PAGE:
2. Fibre and The Glycemic Load

During the Pleistocene, most carbohydrates came from the consumption of wild fruits, berries, vegetables, and sometimes tubers, with cereal and honey intake being very scarce32, 19, 76. Therefore, the Glycemic Load (GL) was significantly lower than the GL of Western diets76, since even whole grains possess a higher GL than most fruit and vegetables206.

Furthermore, on average Pleistocene diets had more fibre76 than the typical Western diet, because most of the fibre today is derived from cereal grains, whereas until the Neolithic it came from fruits and vegetables. On a calorie per calorie basis, fruits and vegetables have, respectively, two and eight times more fibre than whole grains76.

Another food group that was not part of the Pleistocene diet, but is considered a staple today is dairy76. This is highly relevant since milk, yoghurt and some lactose containing cheeses – despite having a low GL – elicit a very high insulin response207-211.

The increase in GL and insulinotropic potential of the diet, coupled with a decrease in dietary fibre and an increase in fructose intake76, may be one of the causes of the high incidence and prevalence of Epithelial Cell Cancers, Obesity, Hypertension, Metabolic Syndrome, Gout, Coronary Heart Disease (CHD), Acne, Myopia and various gastrointestinal problems76, 99, 134 in industrialized countries.

3. Omega 6/Omega 3 ratio

Long Chain Polyunsaturated Fatty Acids of the omega-3 and omega-6 family were part of the hominin diet for millennia. Also, for most of human existence (e.g. the Palaeolithic era), the omega-6 / omega-3 ratio in the human diet has been estimated to be76 between 1:1 and 3:1 – similar to the ratio found in the traditional diet of Greece until 1960, which parallels a low incidence and prevalence of CHD in that country205. In contrast, the ratio in United Kingdom, Northern Europe and the USA is above76, 212 10/1, and is rising to 50/1 in certain urban areas of India213. This elevation of the omega-6 / omega-3 ratio may increase the risk of CHD212, 213, cancer214, psychiatric disorders215 and Osteoporosis216 among other diseases.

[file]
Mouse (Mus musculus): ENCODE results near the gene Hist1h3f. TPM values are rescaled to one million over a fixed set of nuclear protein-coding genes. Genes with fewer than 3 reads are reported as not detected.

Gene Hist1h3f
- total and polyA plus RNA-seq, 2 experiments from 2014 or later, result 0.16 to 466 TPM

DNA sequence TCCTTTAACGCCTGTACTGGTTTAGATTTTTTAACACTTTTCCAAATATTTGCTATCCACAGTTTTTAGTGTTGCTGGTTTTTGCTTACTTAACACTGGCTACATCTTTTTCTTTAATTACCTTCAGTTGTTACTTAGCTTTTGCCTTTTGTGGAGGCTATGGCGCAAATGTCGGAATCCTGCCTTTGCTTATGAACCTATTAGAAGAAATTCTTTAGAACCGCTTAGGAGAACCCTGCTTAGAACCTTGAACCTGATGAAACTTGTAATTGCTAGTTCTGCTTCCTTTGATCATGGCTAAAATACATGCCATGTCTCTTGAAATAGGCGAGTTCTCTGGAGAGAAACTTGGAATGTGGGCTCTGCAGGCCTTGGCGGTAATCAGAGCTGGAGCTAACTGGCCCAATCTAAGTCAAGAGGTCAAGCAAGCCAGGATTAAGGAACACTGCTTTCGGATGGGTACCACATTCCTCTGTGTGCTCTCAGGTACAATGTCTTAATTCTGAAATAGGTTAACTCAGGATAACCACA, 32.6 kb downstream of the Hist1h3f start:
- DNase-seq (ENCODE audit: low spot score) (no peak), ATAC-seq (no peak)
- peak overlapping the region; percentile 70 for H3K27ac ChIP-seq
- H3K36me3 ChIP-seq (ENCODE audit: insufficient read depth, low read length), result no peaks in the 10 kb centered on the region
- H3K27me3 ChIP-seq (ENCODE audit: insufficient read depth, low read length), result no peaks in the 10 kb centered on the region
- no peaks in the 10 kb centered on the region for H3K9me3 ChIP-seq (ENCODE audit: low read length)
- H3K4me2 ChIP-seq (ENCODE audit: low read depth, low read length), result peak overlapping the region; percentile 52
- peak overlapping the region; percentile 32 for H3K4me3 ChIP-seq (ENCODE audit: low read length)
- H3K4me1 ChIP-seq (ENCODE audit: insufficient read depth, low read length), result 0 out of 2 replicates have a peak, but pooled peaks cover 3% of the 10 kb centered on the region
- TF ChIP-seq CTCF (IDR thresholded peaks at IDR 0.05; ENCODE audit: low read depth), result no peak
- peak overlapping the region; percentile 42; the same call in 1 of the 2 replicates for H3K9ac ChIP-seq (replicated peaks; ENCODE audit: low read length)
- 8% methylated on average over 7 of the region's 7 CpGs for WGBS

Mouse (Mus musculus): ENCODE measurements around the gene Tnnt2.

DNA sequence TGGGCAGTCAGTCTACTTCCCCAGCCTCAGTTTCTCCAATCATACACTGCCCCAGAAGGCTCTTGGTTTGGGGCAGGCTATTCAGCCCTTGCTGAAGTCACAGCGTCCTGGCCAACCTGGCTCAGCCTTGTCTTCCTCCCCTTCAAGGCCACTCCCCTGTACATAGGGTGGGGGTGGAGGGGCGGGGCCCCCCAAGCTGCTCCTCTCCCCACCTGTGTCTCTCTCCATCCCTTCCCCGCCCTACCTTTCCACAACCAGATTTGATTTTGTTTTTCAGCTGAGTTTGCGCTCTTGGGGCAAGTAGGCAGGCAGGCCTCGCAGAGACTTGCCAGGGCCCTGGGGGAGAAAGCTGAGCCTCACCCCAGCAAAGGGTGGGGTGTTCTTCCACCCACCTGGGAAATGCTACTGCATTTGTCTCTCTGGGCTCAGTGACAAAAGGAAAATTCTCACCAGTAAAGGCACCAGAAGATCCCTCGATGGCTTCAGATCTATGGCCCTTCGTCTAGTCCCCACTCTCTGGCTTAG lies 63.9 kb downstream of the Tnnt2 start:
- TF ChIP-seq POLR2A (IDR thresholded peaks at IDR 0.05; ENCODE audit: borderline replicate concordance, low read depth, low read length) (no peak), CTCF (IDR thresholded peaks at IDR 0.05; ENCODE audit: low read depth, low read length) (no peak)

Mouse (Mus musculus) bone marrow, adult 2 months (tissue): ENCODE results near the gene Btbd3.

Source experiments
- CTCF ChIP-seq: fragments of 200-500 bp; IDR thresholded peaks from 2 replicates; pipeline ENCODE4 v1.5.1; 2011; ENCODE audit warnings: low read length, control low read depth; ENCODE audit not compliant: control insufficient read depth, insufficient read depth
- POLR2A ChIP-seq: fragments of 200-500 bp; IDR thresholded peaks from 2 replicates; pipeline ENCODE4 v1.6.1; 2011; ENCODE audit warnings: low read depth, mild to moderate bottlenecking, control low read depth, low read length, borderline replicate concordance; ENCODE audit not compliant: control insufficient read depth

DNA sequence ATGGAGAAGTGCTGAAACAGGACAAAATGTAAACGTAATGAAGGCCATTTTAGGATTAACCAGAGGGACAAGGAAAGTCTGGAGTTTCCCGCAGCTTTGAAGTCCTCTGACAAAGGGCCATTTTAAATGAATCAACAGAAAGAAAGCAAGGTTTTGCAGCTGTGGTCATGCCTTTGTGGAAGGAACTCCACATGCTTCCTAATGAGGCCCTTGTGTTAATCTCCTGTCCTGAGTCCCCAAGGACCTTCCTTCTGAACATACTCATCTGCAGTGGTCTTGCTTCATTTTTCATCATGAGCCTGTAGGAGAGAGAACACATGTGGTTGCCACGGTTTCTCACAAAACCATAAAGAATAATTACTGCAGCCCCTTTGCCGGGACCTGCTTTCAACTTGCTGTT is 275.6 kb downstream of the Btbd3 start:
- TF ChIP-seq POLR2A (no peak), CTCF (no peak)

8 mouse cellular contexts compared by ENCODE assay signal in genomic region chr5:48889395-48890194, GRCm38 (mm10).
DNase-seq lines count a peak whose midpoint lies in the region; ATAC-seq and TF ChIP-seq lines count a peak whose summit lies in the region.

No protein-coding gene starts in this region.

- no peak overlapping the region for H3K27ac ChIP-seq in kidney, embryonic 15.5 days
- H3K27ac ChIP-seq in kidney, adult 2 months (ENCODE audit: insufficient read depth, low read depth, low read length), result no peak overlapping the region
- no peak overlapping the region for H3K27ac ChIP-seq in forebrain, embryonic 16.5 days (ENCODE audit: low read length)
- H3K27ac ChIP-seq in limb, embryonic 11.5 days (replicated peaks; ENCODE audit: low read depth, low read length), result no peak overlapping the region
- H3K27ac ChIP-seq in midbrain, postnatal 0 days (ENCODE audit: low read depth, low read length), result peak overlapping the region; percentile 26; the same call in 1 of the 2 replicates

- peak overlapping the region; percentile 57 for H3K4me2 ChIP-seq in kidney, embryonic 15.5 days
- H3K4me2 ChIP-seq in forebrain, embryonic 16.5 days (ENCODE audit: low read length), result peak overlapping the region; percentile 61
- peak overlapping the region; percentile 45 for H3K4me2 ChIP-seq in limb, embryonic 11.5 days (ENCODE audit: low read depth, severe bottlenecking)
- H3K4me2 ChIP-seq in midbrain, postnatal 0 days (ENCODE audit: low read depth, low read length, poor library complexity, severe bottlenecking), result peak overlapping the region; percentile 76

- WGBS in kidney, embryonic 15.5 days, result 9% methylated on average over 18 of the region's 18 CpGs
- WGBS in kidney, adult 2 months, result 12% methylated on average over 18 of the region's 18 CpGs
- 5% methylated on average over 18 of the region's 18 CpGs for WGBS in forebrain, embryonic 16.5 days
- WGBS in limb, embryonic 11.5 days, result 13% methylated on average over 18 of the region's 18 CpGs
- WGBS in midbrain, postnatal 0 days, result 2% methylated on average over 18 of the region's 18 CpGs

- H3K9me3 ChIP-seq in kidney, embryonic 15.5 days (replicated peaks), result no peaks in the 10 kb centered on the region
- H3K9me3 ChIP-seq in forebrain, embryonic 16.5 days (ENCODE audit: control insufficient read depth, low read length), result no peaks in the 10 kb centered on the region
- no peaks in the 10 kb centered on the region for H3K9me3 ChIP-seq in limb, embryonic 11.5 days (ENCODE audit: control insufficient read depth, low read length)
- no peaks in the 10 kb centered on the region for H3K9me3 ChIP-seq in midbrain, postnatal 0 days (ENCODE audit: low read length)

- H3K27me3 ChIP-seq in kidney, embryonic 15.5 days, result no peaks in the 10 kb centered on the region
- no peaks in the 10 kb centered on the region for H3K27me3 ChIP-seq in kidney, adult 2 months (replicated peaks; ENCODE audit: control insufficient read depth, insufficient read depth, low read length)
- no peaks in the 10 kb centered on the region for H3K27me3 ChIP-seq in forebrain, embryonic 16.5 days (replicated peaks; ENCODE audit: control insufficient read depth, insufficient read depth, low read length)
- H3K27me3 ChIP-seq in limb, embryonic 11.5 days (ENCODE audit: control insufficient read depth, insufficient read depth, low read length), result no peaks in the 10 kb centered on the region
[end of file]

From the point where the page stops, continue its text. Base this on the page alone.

4. Micronutrient Density

Calorie per calorie, fish, shellfish, meat, vegetables and fruit present a higher micronutrient density76 than cereal grains (especially the refined version), milk (with the exception of calcium), sugar and refined oils. Therefore, current food choices – together with soil depletion, modern food transport, stocking and culinary methods are the main reasons why a significant percentage of the developed world’s population doesn’t reach the RDA for various vitamins and minerals76, 217-225. This is another factor explaining the high prevalence of chronic diseases in industrialized countries 76, 226.

Conclusion

In conclusion, the adoption of a diet and lifestyle very different from the one that shaped the human genome for more than 2 million years is a likely explanation of why chronic degenerative diseases are epidemic in Western countries. On the contrary, regular physical exercise156-158, sun exposure according to latitude and skin colour (in order to maintain plasma 25OHD3 above 40 ng/ml227), adequate sleep6, 228-230, and the adoption of a diet similar to the one followed by Pleistocene HG (fish, shellfish, eggs from free range chickens, muscle and organ meat from free range grass fed animals, fruits, vegetables, roots, tubers, nuts and seeds) may lead to optimal health.

References are listed on Cordain's official site given their extreme length.